Mon March 24, 2014
University of Louisville Opens Car Sharing Program to Local Residents
After weak demand on campus, the University of Louisville is opening up its car share program to the public.
Car share programs already exist—and thrive—in cities around the country. The way they usually work is people pay a nominal fee to become members, and then pay an hourly fee to rent a car.
But a small car-sharing program that’s been at the University of Louisville for several years hasn’t had a lot of demand, so now the school is opening the program up to the public in hopes of attracting broader support. U of L Sustainability Coordinator Justin Mog said a key part of the university’s sustainability plan is helping students and Louisville residents transition away from constant car use, and instead use public transportation, bikes and car shares.
“There’s more and more alternatives accessible to people and having the car share program on campus takes away some of the fear factor of, ‘Oh, what if I need a vehicle in the middle of the day,’” he said.
The hope is that having the cars available for rent will encourage some people to look at the economics of car owning, and encourage occasional drivers to give up their vehicle altogether.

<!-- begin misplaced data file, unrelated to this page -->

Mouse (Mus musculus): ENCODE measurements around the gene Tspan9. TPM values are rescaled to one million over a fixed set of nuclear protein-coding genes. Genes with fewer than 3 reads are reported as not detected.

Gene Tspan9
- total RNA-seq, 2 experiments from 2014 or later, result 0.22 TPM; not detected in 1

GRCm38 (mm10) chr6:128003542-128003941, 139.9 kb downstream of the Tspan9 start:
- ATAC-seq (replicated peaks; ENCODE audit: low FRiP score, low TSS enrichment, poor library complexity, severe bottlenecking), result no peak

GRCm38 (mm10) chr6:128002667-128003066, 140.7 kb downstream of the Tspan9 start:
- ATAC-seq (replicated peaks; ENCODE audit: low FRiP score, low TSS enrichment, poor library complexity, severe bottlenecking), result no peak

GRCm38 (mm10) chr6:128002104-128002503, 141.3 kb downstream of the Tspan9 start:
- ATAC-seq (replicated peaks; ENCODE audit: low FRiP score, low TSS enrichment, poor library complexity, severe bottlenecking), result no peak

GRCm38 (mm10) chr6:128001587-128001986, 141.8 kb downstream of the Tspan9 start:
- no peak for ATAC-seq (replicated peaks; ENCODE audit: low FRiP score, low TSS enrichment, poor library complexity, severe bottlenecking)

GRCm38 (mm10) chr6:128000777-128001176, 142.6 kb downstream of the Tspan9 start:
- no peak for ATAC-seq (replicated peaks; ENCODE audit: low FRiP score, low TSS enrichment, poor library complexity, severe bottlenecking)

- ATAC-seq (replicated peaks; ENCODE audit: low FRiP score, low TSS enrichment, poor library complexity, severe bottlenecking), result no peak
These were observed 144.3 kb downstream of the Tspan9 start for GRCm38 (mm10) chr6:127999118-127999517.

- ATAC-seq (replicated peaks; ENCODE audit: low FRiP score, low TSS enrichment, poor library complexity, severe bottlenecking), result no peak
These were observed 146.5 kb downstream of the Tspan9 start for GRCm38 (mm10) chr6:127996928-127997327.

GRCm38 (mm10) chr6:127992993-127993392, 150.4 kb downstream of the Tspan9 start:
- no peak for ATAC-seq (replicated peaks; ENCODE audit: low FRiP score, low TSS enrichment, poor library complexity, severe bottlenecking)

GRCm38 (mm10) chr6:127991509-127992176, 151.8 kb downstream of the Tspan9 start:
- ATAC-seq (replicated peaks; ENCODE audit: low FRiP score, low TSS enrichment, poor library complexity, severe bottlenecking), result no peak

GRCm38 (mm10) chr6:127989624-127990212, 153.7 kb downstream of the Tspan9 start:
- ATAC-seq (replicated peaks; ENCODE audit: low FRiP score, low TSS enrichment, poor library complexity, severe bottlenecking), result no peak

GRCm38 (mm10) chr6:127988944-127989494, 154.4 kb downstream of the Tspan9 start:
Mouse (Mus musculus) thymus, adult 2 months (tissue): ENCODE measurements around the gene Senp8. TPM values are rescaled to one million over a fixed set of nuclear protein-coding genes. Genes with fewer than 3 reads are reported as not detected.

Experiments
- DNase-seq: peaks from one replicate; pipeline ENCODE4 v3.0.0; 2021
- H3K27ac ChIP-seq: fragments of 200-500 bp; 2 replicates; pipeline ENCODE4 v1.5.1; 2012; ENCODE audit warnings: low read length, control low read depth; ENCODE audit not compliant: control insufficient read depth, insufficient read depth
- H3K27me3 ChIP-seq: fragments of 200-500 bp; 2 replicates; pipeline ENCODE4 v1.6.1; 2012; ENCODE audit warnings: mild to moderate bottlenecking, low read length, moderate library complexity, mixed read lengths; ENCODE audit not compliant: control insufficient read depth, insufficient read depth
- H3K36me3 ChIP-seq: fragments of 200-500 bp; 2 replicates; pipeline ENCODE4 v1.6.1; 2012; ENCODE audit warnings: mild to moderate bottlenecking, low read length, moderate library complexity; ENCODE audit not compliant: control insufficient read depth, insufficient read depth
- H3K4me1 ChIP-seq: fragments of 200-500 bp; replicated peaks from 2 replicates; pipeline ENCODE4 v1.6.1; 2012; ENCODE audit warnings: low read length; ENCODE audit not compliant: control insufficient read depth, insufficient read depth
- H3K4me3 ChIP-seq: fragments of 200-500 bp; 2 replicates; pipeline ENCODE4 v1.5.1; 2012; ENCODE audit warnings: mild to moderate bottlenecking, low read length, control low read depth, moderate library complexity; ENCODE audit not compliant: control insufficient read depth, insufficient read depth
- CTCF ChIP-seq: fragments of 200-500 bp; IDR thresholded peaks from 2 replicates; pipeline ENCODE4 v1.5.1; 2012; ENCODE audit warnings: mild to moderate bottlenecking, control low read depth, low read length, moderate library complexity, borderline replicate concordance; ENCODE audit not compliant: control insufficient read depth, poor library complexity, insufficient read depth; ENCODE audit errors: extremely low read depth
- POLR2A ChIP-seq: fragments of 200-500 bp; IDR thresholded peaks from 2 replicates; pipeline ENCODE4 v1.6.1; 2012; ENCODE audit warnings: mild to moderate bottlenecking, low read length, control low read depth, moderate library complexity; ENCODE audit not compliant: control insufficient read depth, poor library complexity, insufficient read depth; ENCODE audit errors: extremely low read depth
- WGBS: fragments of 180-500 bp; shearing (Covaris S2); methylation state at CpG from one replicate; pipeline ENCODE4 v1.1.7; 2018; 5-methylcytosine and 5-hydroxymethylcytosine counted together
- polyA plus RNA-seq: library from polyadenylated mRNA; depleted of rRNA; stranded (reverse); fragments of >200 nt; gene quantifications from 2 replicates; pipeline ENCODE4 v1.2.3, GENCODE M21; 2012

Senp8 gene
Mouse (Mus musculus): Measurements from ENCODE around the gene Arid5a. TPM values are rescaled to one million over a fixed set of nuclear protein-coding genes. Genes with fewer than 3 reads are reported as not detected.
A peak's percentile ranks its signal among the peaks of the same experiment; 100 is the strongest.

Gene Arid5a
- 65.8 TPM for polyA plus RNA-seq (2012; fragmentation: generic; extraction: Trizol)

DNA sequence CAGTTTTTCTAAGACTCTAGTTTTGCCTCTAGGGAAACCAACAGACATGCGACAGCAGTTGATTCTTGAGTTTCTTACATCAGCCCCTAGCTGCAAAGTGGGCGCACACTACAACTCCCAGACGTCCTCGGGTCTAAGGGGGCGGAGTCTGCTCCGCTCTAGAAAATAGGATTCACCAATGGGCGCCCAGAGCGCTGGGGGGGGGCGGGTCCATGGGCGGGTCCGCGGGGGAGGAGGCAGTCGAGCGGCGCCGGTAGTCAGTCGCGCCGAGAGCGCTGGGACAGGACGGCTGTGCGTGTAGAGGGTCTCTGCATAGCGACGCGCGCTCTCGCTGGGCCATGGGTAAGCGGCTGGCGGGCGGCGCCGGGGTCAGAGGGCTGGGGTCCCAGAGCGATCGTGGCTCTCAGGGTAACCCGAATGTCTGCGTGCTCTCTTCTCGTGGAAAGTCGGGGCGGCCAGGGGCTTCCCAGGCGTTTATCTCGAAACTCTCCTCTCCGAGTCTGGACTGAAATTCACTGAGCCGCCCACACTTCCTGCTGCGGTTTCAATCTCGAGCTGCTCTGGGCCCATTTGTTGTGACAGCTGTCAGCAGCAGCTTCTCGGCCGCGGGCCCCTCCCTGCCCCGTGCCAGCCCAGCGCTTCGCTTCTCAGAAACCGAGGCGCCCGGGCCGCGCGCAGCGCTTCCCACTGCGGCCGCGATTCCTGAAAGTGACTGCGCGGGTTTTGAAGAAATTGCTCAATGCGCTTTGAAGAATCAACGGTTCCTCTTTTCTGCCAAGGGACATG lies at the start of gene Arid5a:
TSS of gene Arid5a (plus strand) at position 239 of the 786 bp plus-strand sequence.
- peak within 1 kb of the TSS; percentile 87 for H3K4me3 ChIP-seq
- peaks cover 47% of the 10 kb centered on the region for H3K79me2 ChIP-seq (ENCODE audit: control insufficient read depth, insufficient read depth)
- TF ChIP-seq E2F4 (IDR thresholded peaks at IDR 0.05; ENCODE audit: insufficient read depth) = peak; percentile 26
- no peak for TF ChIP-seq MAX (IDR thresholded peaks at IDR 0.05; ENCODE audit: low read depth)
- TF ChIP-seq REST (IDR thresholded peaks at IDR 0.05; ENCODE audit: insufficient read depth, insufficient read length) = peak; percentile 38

“What we’re trying to do with this program is say, ‘Look, don’t bother bringing your car to campus, and then we have to find space for you to park it and you have to spend money on a parking permit and maintaining and operating that vehicle,” Mog said. “Instead we’re offering this fleet of vehicles to you to access whenever you need them for personal use or business use or whatever, and all the gas and insurance and maintenance and cleaning is covered.’”
The car share is open to anyone older than 21 with a valid drivers’ license, and there are currently two car share vehicles on U of L’s Belknap campus. The cars will cost $8 an hour during the week, and $8.50 on weekends; there’s a $35 annual fee, but the university is offering a discount on membership and program credits for people who take an online survey before April 30.
(Image via Shutterstock)